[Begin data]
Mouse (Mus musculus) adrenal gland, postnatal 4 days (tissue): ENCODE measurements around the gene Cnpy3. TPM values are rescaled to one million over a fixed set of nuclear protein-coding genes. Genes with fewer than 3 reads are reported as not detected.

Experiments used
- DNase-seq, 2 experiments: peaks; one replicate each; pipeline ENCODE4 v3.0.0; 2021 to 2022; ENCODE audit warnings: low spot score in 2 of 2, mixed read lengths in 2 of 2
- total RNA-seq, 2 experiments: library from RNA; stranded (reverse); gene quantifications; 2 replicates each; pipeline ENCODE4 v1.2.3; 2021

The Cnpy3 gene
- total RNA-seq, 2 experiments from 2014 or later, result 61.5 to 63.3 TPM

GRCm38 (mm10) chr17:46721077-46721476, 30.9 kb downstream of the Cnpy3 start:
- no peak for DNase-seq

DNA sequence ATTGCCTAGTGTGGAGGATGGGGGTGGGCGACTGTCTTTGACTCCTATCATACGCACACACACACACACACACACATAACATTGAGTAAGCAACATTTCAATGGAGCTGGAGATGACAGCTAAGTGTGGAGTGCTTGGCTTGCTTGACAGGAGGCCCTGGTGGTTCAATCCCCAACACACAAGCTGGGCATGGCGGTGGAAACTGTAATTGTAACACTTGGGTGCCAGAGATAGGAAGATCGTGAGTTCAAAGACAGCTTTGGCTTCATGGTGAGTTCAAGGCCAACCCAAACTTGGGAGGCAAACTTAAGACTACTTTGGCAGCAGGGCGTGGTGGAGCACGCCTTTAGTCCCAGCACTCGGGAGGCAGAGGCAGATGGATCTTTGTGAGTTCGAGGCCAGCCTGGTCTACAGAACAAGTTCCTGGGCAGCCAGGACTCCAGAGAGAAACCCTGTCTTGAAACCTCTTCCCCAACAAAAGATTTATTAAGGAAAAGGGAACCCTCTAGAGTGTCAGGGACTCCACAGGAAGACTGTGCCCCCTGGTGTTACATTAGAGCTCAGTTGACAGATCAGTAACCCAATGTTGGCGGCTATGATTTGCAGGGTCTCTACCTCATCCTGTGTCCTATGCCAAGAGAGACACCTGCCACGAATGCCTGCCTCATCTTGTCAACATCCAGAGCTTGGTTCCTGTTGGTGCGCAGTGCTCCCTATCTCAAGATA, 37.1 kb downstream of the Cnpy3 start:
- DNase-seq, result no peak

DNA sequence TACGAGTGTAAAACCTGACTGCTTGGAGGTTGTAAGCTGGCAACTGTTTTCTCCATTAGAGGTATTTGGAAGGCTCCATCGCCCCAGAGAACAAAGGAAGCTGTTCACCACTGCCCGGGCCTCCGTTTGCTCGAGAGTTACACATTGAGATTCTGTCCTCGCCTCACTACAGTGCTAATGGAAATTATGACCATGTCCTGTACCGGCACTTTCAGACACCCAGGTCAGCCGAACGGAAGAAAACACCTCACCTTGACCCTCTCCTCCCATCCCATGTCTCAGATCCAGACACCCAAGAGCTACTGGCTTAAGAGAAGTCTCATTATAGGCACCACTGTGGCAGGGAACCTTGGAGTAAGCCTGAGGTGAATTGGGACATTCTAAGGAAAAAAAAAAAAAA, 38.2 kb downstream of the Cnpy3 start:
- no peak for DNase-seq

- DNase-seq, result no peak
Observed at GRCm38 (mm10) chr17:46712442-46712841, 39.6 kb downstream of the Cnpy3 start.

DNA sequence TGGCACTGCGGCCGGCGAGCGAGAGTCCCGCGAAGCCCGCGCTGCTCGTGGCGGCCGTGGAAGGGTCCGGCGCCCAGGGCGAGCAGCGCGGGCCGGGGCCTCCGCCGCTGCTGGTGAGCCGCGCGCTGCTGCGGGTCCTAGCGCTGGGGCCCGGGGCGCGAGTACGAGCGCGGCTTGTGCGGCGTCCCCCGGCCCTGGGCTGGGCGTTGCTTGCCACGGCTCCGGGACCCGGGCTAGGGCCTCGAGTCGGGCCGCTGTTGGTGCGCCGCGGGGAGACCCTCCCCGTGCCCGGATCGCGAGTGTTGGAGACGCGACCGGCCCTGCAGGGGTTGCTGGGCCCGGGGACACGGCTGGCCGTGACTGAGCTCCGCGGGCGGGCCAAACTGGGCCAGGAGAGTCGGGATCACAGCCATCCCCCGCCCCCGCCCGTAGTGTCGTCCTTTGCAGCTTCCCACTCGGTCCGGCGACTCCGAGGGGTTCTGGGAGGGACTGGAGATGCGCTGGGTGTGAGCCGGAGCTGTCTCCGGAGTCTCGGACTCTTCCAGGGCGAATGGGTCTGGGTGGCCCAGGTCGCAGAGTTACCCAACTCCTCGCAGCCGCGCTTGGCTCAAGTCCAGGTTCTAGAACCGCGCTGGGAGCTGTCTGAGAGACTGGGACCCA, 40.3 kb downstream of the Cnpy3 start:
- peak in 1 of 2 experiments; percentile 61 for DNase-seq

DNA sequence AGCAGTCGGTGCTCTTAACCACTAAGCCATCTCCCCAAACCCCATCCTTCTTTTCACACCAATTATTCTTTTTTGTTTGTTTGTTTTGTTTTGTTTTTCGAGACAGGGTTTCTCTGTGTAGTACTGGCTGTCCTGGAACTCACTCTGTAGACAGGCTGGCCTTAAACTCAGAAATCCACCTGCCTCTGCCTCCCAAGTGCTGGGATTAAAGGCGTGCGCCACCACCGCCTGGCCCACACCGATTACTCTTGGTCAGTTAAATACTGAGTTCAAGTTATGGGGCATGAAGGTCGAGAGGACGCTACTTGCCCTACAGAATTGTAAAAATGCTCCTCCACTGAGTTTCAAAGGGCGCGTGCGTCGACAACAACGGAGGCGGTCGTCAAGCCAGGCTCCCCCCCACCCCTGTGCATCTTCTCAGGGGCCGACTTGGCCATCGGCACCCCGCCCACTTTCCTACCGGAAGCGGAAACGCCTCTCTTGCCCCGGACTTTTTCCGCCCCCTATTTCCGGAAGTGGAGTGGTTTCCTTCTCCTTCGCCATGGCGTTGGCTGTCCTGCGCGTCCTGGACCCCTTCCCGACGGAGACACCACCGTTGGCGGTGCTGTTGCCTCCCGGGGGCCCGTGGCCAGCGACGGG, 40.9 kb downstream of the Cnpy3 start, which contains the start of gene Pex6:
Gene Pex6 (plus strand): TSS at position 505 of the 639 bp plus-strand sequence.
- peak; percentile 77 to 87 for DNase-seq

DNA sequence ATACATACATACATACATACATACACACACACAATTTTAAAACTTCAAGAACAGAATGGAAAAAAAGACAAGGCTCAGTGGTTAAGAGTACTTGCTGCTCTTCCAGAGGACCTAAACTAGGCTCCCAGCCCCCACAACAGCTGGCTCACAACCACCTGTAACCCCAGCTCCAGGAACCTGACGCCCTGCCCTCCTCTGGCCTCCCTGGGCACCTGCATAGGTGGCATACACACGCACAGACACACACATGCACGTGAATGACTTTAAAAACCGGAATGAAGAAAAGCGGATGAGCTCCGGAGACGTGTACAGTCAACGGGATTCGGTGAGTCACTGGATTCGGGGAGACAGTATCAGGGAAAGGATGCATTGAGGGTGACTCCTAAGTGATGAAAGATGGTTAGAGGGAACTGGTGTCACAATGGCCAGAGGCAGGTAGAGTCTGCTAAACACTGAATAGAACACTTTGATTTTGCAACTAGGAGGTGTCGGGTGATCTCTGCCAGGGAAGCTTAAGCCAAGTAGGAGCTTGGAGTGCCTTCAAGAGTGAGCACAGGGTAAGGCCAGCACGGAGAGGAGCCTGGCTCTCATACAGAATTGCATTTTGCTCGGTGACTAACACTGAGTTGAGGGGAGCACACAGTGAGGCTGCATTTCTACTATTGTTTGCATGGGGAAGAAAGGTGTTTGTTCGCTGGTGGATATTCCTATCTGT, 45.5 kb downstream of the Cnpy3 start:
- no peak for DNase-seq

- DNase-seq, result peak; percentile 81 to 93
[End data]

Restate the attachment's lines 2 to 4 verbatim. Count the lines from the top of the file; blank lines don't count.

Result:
Experiments used
- DNase-seq, 2 experiments: peaks; one replicate each; pipeline ENCODE4 v3.0.0; 2021 to 2022; ENCODE audit warnings: low spot score in 2 of 2, mixed read lengths in 2 of 2
- total RNA-seq, 2 experiments: library from RNA; stranded (reverse); gene quantifications; 2 replicates each; pipeline ENCODE4 v1.2.3; 2021